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Shire Development, LLC v. Watson Pharms., Inc.

Case Name: Shire Development, LLC v. Watson Pharms., Inc., Civ. No. 12-60862-CIV-MIDDLEBROOKS/BRANNON, 2016 U.S. Dist. LEXIS 40360 (S.D. Fla. Mar. 25, 2016) (Middlebrooks, J.)

Drug Product and Patent(s)-in-Suit: Lialda® (mesalamine); U.S. Patent No. 6,773,720 (“the ’720 patent”)

Nature of the Case and Issue(s) Presented: The district court initially construed the claims of the ’720 patent and found that Watson’s ANDA product infringed the asserted claims. Watson appealed, challenging the 2013 constructions of the claim terms “inner lipophilic matrix” and “outer hydrophilic matrix,” and the district court’s infringement finding. The Federal Circuit then issued an opinion, affirming the district court’s construction of the term “matrix,” but reversing its construction of “inner lipophilic matrix” and “outer hydrophilic matrix.” Shire appealed the Federal Circuit’s order to the U.S. Supreme Court, arguing that the Federal Circuit did not give proper deference to the district court’s factual findings underlying claim construction. The Supreme Court granted Shire’s petition for certiorari, vacated the Federal Circuit’s opinion, and remanded for proceedings consistent with Teva Pharms. USA, Inc. v. Sandoz, Inc., 135 S. Ct. 831 (2015). The parties engaged in supplemental briefing on remand to the Federal Circuit, and the Federal Circuit re-issued its opinion, holding that its first opinion did not implicate factual findings to which it owed deference under Teva. The Federal Circuit then re-affirmed its reversal of the district court’s construction of “inner lipophilic matrix” and “outer hydrophilic matrix,” as well as the reversal of the associated infringement finding, and remanded. The district court held a 3-day bench trial to adjudicate the remaining issue—whether the accused Watson ANDA product infringes the claimed “inner lipophilic matrix” and “outer hydrophilic matrix” limitations of the asserted claims, when those terms are construed in accordance with the most recent Federal Circuit Mandate.

Shire argued that the Federal Circuit imposed two additional requirements on the previous constructions of “inner lipophilic matrix” and “outer hydrophilic matrix”: the two matrices must exhibit their respective lipophilic or hydrophilic characteristics, and the two matrices must be separate. Watson argued that “lipophilic matrix” means a “dispersion of an active ingredient within a continuous phase of water insoluble material which forms a lipophilic structure with an active ingredient packed into the interstices of that structure.” Similarly, Watson argues that “hydrophilic matrix” means a “dispersion of active ingredient and a sufficiently large amount of swelling hydrophilic materials known as hydrogels, which, upon coming into contact with liquid swell to form and maintain a gel layer around the dosage form.” Watson argued that those two constructions are consistent with the ordinary and customary meaning of “lipophilic matrix” and “hydrophilic matrix,” and that these constructions are consistent with the Federal Circuit’s requirements. The court found that the Federal Circuit’s treatment of the proper constructions of those terms foreclosed any new constructions, like those proposed by Watson. Applying these constructions to Watson’s ANDA product, the district court found that Watson’s ANDA product would infringe the patent-in-suit.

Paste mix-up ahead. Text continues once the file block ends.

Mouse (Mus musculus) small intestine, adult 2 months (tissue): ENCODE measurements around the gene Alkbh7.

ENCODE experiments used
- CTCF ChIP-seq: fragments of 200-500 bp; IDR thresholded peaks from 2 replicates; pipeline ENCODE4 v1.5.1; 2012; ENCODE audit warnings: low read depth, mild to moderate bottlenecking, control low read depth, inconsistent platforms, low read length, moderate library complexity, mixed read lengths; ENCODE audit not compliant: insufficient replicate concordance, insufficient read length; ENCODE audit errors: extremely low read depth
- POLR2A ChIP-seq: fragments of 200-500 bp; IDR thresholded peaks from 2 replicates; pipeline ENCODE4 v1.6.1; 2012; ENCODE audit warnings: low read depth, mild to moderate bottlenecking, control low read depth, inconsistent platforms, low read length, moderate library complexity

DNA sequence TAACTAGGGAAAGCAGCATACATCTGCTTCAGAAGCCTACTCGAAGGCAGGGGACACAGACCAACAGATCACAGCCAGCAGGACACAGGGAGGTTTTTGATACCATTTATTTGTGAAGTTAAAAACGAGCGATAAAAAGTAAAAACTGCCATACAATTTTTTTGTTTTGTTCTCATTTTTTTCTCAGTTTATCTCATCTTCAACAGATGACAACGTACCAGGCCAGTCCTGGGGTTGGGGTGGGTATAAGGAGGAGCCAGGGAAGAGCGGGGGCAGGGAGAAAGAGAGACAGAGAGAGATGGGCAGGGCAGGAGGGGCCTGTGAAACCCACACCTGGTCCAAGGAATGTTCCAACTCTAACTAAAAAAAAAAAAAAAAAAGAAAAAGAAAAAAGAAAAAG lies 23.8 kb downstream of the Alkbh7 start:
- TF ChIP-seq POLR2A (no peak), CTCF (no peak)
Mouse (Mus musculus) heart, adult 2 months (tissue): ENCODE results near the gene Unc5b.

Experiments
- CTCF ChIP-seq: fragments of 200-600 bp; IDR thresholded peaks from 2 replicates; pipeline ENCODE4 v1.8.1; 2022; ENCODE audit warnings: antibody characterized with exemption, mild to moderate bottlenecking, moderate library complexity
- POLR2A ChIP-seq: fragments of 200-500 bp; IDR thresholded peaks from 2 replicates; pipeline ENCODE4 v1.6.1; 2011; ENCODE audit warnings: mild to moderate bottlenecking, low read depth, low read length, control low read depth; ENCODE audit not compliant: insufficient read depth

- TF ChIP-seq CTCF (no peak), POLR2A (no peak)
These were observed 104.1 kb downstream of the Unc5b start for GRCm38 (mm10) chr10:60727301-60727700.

Why Shire Prevailed: The district court found that Watson’s ANDA product infringed the asserted claims because Shire presented more than sufficient evidence demonstrating that each matrix was its own separate volume and exhibited the claimed hydrophilic or lipophilic characteristics. The Court rejected Watson’s proposed claim constructions because Watson failed to identify why the prior constructions did not incorporate the plain and ordinary meaning. Moreover, Watson did not present such constructions to the Federal Circuit, and the constructions it did provide to the Federal Circuit were closer to those asserted by Shire.

After making fact findings associated with the application of the Federal Circuit’s construction to Watson’s ANDA product, the court next addressed Watson’s legal argument that the Federal Circuit found that claim 1 excludes excipients from the inner volume of the granule (or, lipophilic matrix) that are not listed in the Markush group in claim 1(a), and that claim 1 similarly excludes excipients from the outer volume (or, hydrophilic matrix) that are not listed in in the Markush group in claim 1(b). Watson argued that the Federal Circuit opinion foreclosed a finding of infringement when the volume of the inner lipophilic matrix contains one lipophilic substance and several hydrophilic substances. The Federal Circuit’s mandate did not necessitate the exclusion of hydrophilic excipients from the lipophilic matrix, or vice versa. The Federal Circuit’s finding was that the Markush-group limitations compel a claim construction that requires that the inner lipophilic matrix be separate from—without necessarily requiring excipients distinct from those in—the outer hydrophilic matrix. Indeed, reasoned the court, the Federal Circuit contemplated that there could be situations where the matrices contain excipients outside of their respective Markush groups.

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